(The Washington Post)

A mob of angry domestic workers chanted in protest and threw stones at a luxury high-rise outside India’s capital on Wednesday, laying bare the deep divisions between the haves and have-nots in one of the world’s fastest-growing economies.

Police said that more than 150 maids working in the apartment complex in suburban Noida set upon the gates just after 6 a.m. — about the time many of them report for duty — because they believed one of their fellow domestic workers was being held inside against her will.

The maids forced their way into the Mahagun Moderne complex, throwing stones and leaving broken windows and strewn glass in their wake.

Police said one of the high-rise’s residents had accused her employee of stealing. The maid’s family said the woman was assaulted after she demanded two months’ worth of unpaid wages. The maid and her family gave conflicting stories about whether she had been held against her will or hid in a basement overnight.

“Madam said to me, if you try to run away, I’ll throw you in the dust bin. I’ll kill you,” the maid, Johra Bibi, said in a whisper, lying on a small cot outside her slum dwelling not far away.

Haseena Bibi stands in front of a crowd of shouting maids opposite the Mahagun Moderne residential complex in New Delhi. (Vidhi Doshi/Vidhi Doshi/The Washington Post)

So far, the employers and their employee have filed dueling police complaints against each other — with the maid accusing the merchant navy officer and his wife of wrongful confinement and “voluntarily causing hurt” and the couple accusing her of stealing money. The complex and its residents also have filed complaints about the alleged rioters.

Most maids in India work long hours for paltry wages, with little time off. Some state governments have tried in recent years to regularize wages for domestic workers — in Rajasthan, for example, they now must be paid at least $87 a month. But many make less than that.

India’s elite have for centuries employed servants, but economic liberalization and the rise of the middle class meant that the number of cooks, maids and drivers has grown exponentially in recent decades, journalist Tripti Lahiri wrote in a recent book, “Maid in India.” Hundreds of thousands have migrated from villages to India’s major urban centers to tend to the needs of the elite.

But class divisions between household staff and their affluent bosses remain deeply entrenched, Lahiri writes: “We eat first, they eat later … we live in front, they live in the back, we sit on chairs and they sit on the floor, we drink from glasses and ceramic plates and they from ones made of steel and set aside for them, we call them by their names, they address us by titles …”

More than 2,000 families live in Mahagun Moderne, a gated, 25-acre complex with swimming pools, a tennis court and landscaped pathways. A short distance away, their household help — mostly migrants from the state of West Bengal — live in tin-roofed huts in a muddy field, bathing from a communal tap.

Lahiri said such migrant shantytowns often develop next to buildings in Noida, because the residents don’t want to give rooms in their homes to the helpers.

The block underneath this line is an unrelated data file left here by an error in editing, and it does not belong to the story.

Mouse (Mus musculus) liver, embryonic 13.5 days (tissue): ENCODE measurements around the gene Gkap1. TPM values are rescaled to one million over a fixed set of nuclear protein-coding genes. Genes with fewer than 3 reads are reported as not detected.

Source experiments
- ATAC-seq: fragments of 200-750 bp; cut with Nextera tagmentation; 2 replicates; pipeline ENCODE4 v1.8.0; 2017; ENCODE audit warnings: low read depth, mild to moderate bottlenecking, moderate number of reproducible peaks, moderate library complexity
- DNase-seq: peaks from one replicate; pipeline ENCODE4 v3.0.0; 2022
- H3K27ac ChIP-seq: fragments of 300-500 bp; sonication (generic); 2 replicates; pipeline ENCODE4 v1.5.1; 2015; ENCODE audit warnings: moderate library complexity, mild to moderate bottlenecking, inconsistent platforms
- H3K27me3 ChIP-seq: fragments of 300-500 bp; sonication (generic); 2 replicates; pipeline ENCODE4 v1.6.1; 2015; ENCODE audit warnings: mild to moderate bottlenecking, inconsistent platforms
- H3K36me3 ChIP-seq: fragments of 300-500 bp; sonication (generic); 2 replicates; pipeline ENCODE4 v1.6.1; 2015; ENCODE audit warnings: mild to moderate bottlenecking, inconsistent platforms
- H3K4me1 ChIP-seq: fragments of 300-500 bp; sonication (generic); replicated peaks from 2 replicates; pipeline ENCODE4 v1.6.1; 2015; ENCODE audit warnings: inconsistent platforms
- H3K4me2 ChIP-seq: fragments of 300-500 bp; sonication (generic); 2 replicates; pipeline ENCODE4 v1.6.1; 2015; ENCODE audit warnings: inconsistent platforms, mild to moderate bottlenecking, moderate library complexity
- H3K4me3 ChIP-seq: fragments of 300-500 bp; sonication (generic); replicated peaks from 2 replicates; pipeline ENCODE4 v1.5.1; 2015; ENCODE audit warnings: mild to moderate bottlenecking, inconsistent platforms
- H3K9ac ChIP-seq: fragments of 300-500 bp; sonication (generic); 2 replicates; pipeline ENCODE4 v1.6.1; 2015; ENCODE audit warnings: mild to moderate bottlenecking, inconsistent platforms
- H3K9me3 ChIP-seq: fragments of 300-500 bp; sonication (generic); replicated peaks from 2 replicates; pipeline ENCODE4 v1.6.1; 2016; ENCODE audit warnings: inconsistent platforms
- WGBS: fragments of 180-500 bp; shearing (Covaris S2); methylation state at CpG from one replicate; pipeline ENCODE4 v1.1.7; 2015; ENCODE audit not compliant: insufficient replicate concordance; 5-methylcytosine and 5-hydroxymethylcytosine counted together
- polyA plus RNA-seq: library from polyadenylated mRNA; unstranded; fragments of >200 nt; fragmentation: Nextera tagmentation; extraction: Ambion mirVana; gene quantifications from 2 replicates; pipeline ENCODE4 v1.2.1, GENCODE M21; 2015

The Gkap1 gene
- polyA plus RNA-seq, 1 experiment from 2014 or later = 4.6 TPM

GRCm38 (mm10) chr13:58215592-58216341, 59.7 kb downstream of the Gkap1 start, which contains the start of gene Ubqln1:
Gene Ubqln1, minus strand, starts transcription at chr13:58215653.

“There are also a lot of daily injustices that people swallow when they’re working as help and then, at some point, the suppressed anger and fear coalesce around one particular incident, which is maybe what we saw,” she said.

A frail Johra Bibi lies on a cot outside her home in a slum near Mahagun Moderne complex in New Delhi. She says she was beaten and detained by her employer after demanding two months worth of salary that she was owed. (Vidhi Doshi/Vidhi Doshi/The Washington Post)

Wednesday’s brawl occurred after a confrontation between Johra Bibi and her employer over about $125 in back wages, according to the maid’s husband, Abdul Sattar, a construction worker.

He said that after his wife did not return home Tuesday evening, he went to the employer’s home with police looking for her and was told she was not there. Dozens of angry domestic workers crowded at the complex’s gates in the morning, shouting for Johra Bibi’s release.

“No one does anything for us. No one helps,” Sattar said. “God makes us poor. What can we do? We do what the rich tell us to do. We sit where they tell us to sit. They reign over us. Even you know the rich and the poor can never be one. They think the poor are not human.”

The maid’s employers, in a statement given to the Indian Express newspaper, told a different tale. They said that they had confronted their housecleaner over $150 that had been stolen from the home and told her they had a video of the theft.

She admitted stealing the money, the statement said, and asked that it be deducted from her pay. When they refused, the employers claimed, she ran away.

One of the protesting maids, Haseena Bibi, 28, said that while Johra Bibi’s employer had been abusive, many of the other families treated their help well and that the maids were glad to have their jobs. Now, they feared they might lose them.

“We’ve never done anything like this before,” Haseena Bibi said.

A resident of the apartment complex told News18.com that the mob had attacked the flat of the employer and that the terrified family hid in the bathroom.

“I am yet to understand how these people dare have the audacity to enter a residential complex and create such ruckus,” the resident said. Mahagun Moderne’s residents have decided not to let their maids work in the complex the next week “so that they are taught a lesson for life,” according to the report.

Swati Gupta contributed to this report.